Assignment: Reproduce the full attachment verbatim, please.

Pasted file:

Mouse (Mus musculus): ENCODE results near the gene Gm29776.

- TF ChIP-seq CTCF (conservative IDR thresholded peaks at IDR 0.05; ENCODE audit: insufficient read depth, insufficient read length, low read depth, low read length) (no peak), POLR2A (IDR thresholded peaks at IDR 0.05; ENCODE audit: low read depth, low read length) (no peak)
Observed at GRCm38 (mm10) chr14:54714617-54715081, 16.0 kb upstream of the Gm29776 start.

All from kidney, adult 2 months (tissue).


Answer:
Mouse (Mus musculus): ENCODE results near the gene Gm29776.

- TF ChIP-seq CTCF (conservative IDR thresholded peaks at IDR 0.05; ENCODE audit: insufficient read depth, insufficient read length, low read depth, low read length) (no peak), POLR2A (IDR thresholded peaks at IDR 0.05; ENCODE audit: low read depth, low read length) (no peak)
Observed at GRCm38 (mm10) chr14:54714617-54715081, 16.0 kb upstream of the Gm29776 start.

All from kidney, adult 2 months (tissue).